Obviously the rate of death was higher in the third group, but the doctors who performed this study found that another factor was much more important than the type of seizures that a child had. This most important factor was whether the child had other neurological disorders. Most of the deaths were not the result of seizures. Instead, they were related to serious disorders that interfered with function. Within the three seizure-type groups, the researchers identified 101 children (15% of all the children with epilepsy) who had these other neurological problems. Of these 101 children, 22 died.
A common example of this kind of disorder is severe cerebral palsy in which the child is unable to sit up without support and may also have problems with swallowing. These children may inhale food or fluids (called aspiration) and then develop pneumonia. They also frequently have epilepsy, so they would be included among the children studied. Of the 26 deaths in the study, 14 were caused by aspiration with pneumonia.
After eliminating the 22 deaths from other severe neurological problems, the researchers found that the rate of death for the children with epilepsy who did not have any such disorders was the same as the rate for children without epilepsy. This conclusion means that if a child has a diagnosis of epilepsy but no other serious neurologic disorders, the doctor and the parents can be confident that the child's chances of dying as a result of the epilepsy are close to zero. This holds true regardless of whether the seizures can be well controlled. The study also showed that having epilepsy as a child does not make people more likely to die of other causes.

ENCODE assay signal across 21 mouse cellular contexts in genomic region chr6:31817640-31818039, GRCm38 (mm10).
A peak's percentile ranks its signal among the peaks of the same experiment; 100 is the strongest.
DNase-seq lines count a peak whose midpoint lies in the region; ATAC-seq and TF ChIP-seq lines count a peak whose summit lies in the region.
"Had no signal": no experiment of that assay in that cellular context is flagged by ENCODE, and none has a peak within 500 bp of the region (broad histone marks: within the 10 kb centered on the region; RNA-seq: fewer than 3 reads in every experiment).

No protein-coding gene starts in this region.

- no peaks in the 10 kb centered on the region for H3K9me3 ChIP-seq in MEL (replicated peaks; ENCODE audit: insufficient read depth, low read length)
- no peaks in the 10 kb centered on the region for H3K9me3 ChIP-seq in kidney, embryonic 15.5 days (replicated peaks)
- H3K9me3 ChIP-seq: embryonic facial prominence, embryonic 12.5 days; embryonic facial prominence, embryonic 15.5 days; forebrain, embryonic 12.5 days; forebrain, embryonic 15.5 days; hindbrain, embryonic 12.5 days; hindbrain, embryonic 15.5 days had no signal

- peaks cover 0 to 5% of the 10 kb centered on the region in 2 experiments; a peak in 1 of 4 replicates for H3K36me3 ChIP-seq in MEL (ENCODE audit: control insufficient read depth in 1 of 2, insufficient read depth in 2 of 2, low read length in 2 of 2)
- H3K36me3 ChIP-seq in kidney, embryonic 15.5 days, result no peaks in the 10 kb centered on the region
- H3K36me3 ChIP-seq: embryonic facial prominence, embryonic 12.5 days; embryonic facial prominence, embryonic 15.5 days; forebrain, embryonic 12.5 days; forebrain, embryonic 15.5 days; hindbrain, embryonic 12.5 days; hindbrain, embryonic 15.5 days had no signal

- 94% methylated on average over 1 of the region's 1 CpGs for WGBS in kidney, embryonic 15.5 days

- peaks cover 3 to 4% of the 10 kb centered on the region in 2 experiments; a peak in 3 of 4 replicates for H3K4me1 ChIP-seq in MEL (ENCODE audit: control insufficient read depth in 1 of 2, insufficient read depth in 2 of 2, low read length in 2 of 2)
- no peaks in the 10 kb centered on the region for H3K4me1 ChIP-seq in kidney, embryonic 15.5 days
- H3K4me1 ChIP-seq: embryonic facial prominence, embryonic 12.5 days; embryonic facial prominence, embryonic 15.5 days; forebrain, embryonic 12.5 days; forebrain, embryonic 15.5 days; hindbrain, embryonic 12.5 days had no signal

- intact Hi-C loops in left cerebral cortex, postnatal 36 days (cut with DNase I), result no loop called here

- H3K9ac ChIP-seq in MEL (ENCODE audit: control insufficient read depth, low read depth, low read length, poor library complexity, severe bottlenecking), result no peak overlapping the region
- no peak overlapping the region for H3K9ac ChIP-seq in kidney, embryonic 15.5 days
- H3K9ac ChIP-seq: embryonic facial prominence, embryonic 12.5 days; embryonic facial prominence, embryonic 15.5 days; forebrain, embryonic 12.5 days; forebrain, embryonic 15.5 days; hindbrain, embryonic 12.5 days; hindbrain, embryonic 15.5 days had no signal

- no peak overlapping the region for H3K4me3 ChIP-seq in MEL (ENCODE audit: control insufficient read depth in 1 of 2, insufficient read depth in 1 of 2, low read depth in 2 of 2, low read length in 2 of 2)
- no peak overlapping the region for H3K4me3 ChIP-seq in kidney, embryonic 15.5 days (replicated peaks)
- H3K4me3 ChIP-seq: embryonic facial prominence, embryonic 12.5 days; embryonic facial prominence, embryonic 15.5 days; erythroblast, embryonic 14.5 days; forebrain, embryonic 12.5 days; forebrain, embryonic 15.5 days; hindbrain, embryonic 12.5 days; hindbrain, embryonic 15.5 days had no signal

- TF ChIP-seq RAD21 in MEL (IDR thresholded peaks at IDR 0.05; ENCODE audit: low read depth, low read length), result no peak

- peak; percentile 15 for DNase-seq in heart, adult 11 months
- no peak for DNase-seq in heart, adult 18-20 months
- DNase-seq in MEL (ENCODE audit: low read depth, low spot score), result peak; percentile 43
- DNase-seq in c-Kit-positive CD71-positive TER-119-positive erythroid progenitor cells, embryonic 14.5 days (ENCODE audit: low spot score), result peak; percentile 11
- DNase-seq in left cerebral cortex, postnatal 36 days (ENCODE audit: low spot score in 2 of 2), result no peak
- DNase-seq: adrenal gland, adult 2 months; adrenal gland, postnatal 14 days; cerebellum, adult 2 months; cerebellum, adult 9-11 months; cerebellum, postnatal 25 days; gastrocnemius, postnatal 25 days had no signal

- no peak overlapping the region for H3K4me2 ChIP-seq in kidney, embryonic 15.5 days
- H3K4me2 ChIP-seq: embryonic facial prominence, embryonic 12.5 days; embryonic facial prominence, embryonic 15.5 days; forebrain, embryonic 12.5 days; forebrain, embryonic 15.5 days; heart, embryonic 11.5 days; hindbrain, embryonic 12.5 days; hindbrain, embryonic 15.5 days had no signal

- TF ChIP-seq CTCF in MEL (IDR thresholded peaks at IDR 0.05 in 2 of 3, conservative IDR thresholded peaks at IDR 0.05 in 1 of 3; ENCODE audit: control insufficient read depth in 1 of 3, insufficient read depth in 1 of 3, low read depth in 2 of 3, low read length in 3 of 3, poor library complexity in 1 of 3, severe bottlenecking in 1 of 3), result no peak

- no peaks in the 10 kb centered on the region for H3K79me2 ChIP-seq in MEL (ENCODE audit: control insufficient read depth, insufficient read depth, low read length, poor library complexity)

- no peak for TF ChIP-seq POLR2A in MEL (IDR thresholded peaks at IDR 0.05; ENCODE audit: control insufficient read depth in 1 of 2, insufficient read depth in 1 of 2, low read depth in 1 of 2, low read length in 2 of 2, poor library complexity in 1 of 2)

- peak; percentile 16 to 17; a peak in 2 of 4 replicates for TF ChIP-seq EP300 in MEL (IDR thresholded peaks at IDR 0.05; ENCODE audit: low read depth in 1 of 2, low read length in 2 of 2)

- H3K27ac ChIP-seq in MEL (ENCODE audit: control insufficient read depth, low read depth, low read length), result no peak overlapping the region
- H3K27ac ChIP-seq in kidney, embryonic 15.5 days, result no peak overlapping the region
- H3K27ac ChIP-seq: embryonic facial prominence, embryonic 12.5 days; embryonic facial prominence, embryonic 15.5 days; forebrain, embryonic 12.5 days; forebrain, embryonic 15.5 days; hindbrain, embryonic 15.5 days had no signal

The Dutch study
A study in the Netherlands followed 472 children whose epilepsy was newly diagnosed between 1988 and 1992. The results were quite similar to the results of the Nova Scotia study. After 5 years, the overall rate of death for these children was 7 times higher than for other children of the same age, but all 9 of the deaths occurred in the group of 144 children whose epilepsy was related to other neurologic disorders. All the children who had epilepsy without other neurologic problems survived and the researchers concluded that their risk of dying was no greater than the risk for children without epilepsy.
Is "SUDEP" a threat for my child?
You may have heard or read about "SUDEP" (Sudden Unexplained Death in Epilepsy), in which a person with epilepsy who appears generally healthy dies suddenly (often in bed) without any obvious cause. Neither the Nova Scotia study nor the Dutch study found any cases of SUDEP in the children and teenagers they followed, and those researchers concluded that it is quite rare in these groups.
A study in the Canadian province of Ontario examined the cause of all sudden deaths between 1988 and 1998 among those under 18 years of age who had a history of epilepsy. These researchers reported finding 27 cases of SUDEP in this large province during that period. Slightly more than half were in children whose epilepsy was a symptom of some other neurologic problem, and nearly all had a reported history of generalized convulsive seizures. (There were a few in which the type of seizures was not known.) This total may look alarming, but the authors of the article pointed out that the rate of SUDEP derived from this number is many times lower than the rates reported in studies that are not limited to children. So even this study should be reassuring to parents of most children with epilepsy.